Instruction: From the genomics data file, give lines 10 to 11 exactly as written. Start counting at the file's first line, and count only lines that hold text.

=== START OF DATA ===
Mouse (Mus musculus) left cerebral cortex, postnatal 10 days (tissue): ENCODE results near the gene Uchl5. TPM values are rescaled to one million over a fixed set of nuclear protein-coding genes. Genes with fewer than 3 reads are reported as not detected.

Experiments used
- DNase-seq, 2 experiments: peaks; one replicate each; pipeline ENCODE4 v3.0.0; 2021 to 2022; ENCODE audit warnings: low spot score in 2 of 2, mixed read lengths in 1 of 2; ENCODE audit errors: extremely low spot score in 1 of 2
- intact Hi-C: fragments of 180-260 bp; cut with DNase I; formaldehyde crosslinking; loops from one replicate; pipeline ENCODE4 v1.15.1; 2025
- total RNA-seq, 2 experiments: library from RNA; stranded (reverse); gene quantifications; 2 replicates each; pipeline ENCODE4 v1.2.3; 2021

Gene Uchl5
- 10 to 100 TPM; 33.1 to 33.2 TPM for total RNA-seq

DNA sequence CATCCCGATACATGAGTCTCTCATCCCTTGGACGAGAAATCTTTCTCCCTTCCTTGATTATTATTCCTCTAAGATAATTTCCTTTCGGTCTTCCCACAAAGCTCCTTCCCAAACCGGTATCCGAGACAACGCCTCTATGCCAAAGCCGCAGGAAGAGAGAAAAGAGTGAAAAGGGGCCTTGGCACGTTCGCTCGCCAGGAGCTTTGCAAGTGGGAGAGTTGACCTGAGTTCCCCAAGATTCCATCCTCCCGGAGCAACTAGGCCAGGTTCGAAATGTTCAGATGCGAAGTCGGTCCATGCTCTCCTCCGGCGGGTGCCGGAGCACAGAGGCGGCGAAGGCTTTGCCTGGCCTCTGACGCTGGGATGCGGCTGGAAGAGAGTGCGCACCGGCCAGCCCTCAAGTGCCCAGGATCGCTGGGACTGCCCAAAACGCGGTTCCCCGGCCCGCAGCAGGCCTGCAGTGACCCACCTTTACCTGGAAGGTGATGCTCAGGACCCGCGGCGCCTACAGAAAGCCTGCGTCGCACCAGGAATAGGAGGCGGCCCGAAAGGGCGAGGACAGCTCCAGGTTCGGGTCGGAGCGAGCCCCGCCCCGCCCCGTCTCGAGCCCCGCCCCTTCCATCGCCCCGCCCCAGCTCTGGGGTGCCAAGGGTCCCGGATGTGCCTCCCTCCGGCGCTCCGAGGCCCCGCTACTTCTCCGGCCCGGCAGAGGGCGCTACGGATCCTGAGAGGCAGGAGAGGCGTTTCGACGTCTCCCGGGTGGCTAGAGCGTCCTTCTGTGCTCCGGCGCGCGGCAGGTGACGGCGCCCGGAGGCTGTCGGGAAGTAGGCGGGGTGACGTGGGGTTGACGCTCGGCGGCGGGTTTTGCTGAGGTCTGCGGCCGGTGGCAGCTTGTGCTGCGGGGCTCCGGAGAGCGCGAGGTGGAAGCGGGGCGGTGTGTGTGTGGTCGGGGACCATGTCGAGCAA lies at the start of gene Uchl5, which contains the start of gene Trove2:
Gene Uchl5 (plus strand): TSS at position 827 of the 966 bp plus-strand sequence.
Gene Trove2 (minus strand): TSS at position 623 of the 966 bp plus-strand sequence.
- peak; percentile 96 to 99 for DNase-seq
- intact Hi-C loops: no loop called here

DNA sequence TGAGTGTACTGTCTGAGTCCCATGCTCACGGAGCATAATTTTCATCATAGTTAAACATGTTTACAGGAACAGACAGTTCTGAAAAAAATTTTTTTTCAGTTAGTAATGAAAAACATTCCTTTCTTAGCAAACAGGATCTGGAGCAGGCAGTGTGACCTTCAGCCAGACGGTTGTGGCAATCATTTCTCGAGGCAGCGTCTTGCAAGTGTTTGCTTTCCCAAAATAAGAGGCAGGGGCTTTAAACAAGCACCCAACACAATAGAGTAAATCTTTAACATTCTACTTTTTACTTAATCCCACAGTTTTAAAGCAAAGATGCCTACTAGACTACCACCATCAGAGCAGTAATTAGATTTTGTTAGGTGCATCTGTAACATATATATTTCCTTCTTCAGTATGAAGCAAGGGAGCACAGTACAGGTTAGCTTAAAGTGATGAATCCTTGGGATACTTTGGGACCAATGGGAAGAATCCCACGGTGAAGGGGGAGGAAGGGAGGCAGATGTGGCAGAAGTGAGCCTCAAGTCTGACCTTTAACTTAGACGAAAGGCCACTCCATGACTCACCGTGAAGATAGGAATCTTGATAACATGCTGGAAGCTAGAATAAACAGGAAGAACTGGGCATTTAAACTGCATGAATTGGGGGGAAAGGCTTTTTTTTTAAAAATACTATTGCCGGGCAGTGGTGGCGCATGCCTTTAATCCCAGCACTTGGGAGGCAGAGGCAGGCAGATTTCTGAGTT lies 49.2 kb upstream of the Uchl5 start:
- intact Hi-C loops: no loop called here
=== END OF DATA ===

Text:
Gene Trove2 (minus strand): TSS at position 623 of the 966 bp plus-strand sequence.
- peak; percentile 96 to 99 for DNase-seq